What Was Taken, Part II


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Scene Title What Was Taken, Part II
Synopsis Cassandra and Ryans dig into the past.
Date September 27, 2018

The roar of traffic is hard to hear this deep into the rambling green. The sound of boats blasting horns carries louder than freeway traffic, however, and the sounds of the nearby Hudson River echo through the relative stillness of the cemetery. Tall trees and hedges block view of the city beyond, making this particular path feel as secluded as it really is.

“You know, I've been wondering something…” A man walking through the cemetery asks, hands tucked into his pockets and brows furrowed. He turns a look over at the man in a crisp suit walking at his side, far less stopped in posture. “You ever think t’wonder what kind of severance package this job offers?”

The tall gentleman in the crisp suit levels a flat look at his partner, lips downturned into a frown. The scruffier man in a the wool coat laughs and scratches at the back of his head. “God, y’know, you're just one big ball of stress aint’cha? I've got t’wonder what it is you do for fun. Tip back a pint? Decorative bonsai?”

The man in the crisp suit strides forward down the path, counting headstones until he reaches five rows deep, then turns and looks at a row of headstones with one grave marker missing. “I have a baby girl,” he says to his partner, turning to walk down the row of headstones. “I don't have time for hobbies.”

Oy,” his partner grumbles, “mate, I'm not much of a family man myself but I'm just going to step out here on a limb and say that you shouldn't really make your children your whole bloody life. Okay?” When the man in the glasses stops, he looks down to the large gap between two headstones in the row. He doesn't dignify his partner’s advice.

Instead, he hands him a shovel. “I hope you like digging as much as you like talking, Agent Rains.” Claude looks at the shovel in his hand, breathes in deeply, then looks up to his partner with a roll of his eyes.

Bugger that, Noah.”

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Greenwood Cemetery

Bay Ridge

7:26 pm

Present Day

There is a shroud of uncomfortable silence that hangs over the air. Under the cover of darkness on a cool, cloudy night, there is no one around to see two people stalking through overgrown cemetery grounds. Flashlights light their way through the grounds, into knee-high grass and to where headstones lay in toppled rows, kicked over by vandals over the decade since the collapse of society and the civil war.

Greenwood Cemetery isn't actively used anymore, with gates shut and locked by a chain. Such security, though, is little deterrence to the persistent. And it is, doggedly, a persistence that drives Benjamin Ryans on into the dark, following the trail of memory and remorse to where it ultimately ends.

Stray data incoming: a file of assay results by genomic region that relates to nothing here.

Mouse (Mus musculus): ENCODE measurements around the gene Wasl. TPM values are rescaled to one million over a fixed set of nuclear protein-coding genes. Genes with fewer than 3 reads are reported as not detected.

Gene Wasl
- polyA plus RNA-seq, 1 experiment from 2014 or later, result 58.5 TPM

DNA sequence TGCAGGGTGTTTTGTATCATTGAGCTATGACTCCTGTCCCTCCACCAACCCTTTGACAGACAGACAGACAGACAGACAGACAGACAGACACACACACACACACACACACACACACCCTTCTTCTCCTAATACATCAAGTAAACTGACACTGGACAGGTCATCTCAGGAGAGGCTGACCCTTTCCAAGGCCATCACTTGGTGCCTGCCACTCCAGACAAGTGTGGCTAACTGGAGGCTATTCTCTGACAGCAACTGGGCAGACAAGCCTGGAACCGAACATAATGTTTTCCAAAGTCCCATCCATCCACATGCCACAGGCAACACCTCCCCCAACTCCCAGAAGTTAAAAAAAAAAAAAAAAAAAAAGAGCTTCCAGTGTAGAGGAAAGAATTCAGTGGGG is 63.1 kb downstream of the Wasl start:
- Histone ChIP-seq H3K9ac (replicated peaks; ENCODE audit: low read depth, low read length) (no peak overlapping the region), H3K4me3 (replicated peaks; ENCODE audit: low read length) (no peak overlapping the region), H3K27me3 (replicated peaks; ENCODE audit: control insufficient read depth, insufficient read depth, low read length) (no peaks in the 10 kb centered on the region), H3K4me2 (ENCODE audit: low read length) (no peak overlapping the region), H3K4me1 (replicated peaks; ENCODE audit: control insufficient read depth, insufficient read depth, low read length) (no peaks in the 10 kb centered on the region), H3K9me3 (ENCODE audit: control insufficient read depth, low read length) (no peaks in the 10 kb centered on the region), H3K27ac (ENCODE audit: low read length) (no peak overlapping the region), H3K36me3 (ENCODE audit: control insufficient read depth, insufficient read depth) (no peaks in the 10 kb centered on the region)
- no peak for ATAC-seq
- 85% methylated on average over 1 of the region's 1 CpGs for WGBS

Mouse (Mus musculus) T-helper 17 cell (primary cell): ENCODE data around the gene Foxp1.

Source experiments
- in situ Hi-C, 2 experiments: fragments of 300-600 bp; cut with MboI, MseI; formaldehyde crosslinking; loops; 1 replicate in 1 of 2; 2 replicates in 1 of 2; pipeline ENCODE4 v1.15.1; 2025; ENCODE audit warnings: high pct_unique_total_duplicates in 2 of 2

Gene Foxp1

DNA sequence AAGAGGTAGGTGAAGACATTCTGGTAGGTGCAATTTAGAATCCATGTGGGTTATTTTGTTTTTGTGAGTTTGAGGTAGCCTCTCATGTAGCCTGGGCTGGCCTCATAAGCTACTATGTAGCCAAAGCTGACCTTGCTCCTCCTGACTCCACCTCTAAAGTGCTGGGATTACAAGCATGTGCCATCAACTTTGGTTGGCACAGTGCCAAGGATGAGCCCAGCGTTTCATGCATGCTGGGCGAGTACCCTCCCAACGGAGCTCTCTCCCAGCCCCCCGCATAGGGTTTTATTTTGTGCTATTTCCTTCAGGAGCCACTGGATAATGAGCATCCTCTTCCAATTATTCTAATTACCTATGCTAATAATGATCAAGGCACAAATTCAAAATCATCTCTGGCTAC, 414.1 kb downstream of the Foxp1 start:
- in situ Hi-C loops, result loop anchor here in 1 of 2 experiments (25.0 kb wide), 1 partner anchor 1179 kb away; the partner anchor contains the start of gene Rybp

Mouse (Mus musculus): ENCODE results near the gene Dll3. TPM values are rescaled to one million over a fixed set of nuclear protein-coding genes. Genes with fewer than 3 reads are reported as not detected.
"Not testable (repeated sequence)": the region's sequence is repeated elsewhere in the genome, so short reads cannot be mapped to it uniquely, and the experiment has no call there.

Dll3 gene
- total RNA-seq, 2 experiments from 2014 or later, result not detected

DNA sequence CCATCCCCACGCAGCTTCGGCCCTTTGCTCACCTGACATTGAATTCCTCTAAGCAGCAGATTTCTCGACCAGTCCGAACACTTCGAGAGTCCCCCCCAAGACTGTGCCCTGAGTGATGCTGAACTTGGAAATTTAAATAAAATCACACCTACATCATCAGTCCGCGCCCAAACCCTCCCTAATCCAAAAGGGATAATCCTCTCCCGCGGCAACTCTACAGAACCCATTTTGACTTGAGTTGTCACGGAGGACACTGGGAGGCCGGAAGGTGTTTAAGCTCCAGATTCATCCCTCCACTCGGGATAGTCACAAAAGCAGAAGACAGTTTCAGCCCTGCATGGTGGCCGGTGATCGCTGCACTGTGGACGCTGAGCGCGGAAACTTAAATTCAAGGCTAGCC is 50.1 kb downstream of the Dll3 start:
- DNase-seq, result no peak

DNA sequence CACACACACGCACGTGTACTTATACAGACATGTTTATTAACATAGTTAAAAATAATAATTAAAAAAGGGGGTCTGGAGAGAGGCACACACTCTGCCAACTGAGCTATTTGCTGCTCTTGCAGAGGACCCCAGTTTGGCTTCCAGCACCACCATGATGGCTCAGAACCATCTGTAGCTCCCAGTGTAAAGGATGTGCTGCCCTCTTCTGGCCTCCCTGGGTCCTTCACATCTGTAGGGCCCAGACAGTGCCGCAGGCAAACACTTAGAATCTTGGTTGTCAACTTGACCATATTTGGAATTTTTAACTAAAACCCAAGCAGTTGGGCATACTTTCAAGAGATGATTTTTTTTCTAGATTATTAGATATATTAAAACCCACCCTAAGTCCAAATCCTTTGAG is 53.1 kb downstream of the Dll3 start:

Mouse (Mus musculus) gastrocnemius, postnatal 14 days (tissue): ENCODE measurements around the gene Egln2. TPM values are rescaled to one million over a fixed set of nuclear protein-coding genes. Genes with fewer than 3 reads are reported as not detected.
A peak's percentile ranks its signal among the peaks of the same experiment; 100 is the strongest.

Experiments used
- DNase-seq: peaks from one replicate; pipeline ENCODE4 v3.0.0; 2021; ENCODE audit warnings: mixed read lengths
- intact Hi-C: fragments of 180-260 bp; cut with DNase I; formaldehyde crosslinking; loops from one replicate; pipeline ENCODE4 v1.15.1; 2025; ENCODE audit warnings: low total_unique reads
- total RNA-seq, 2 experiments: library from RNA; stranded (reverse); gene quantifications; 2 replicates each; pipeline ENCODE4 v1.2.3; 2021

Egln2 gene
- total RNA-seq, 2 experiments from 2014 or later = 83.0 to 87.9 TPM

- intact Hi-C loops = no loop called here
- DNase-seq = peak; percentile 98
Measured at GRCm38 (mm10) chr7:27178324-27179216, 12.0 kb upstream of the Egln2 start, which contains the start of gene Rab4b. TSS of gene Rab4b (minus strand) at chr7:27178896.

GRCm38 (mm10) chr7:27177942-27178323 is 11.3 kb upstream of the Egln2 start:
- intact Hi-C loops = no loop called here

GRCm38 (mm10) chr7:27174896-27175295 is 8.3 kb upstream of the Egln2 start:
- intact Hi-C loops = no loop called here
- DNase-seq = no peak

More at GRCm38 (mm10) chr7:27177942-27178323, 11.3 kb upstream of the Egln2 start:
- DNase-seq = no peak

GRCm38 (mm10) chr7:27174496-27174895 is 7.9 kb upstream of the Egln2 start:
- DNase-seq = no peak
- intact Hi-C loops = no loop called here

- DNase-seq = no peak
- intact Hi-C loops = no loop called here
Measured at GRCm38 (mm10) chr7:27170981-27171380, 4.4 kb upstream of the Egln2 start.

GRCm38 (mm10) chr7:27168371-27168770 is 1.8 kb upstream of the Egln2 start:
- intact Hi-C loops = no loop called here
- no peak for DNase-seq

Cassandra Baumann follows alongside, counting headstones with Ryans as he makes his way to the family plot. Generations of the Ryans family are buried out here, the first of which approaches on the right. An old headstone, crooked and cracked from vandalism.

Markus Ryans Jr
“The Only Easy Day Was Yesterday”
May 5, 1926 — June 14, 1996

Not far from that, a headstone lays smashed on the ground.

Markus Ryans Sr.
Born: September 7, 1907
Died: June 6, 1944

Ben’s heart rises into his throat as he sees another vandalized and smashed headstone laying in pieces in the tall grass.

Mary Ryans
“There is no excellent beauty that hath not strangeness in the proportion.”
April 18, 1956 — November 8, 2006

Her name, even after all this time, carries so much weight.

He knew, as soon as he had seen the condition of the place, that he might not like what he finds there. As Benjamin’s flashlight sweeps over the graves of his father and grandfather, he is glad that Huruma was not there. His heart sinks at the condition of each. Decorated war heroes, treated like this in death.

“Shameful,” he rumbles out softly.

Mary’s stone. That brings on a flash of anger and then a wave of sadness. They girls had worked hard to help him pick that headstone and what would be written on it. Kneeling down and placing his flashlight on the ground, Ben brushes leaves from the face of his dead wife’s grave stone. There is a gentleness to his movements even though his expression can’t be read. Only Huruma would feel the pain of grief and loss.

Finally, with a sigh through his nose, he looks over the area that holds generations of Ryans. “If Bradley died, this is where we would have buried him.” Picking up his flashlight, Ben pushes to his feet again, ignoring the twinge of pain the stump gives when he uses it. The light sweeps across the plots, sketching out the area with light. “It would have been within this area, but…” The flashlight falls on the fallen stone for Mary. “It would be near this section.” He moves the pool of light to one side. “Cause this is mine.”

Where he’ll be buried… soon.

Cemeteries, before the war, were considered sacred places. Places for quiet contemplation and eternal rest for those laid to rest. A place where families could mourn those who went on before and think that, just for a little while, there would be a tangible place to go to remember them. After the war they were simply open areas with stone and metal markers, with little meaning except to those who placed the markers there in the first place.